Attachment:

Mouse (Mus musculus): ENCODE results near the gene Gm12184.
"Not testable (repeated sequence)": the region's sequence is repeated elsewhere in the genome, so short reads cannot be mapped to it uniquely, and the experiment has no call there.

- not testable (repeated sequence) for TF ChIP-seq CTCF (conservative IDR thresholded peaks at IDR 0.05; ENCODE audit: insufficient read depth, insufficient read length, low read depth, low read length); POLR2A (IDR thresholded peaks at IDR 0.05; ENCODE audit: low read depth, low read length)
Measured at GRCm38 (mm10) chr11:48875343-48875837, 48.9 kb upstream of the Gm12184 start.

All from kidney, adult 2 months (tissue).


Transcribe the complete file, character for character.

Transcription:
Mouse (Mus musculus): ENCODE results near the gene Gm12184.
"Not testable (repeated sequence)": the region's sequence is repeated elsewhere in the genome, so short reads cannot be mapped to it uniquely, and the experiment has no call there.

- not testable (repeated sequence) for TF ChIP-seq CTCF (conservative IDR thresholded peaks at IDR 0.05; ENCODE audit: insufficient read depth, insufficient read length, low read depth, low read length); POLR2A (IDR thresholded peaks at IDR 0.05; ENCODE audit: low read depth, low read length)
Measured at GRCm38 (mm10) chr11:48875343-48875837, 48.9 kb upstream of the Gm12184 start.

All from kidney, adult 2 months (tissue).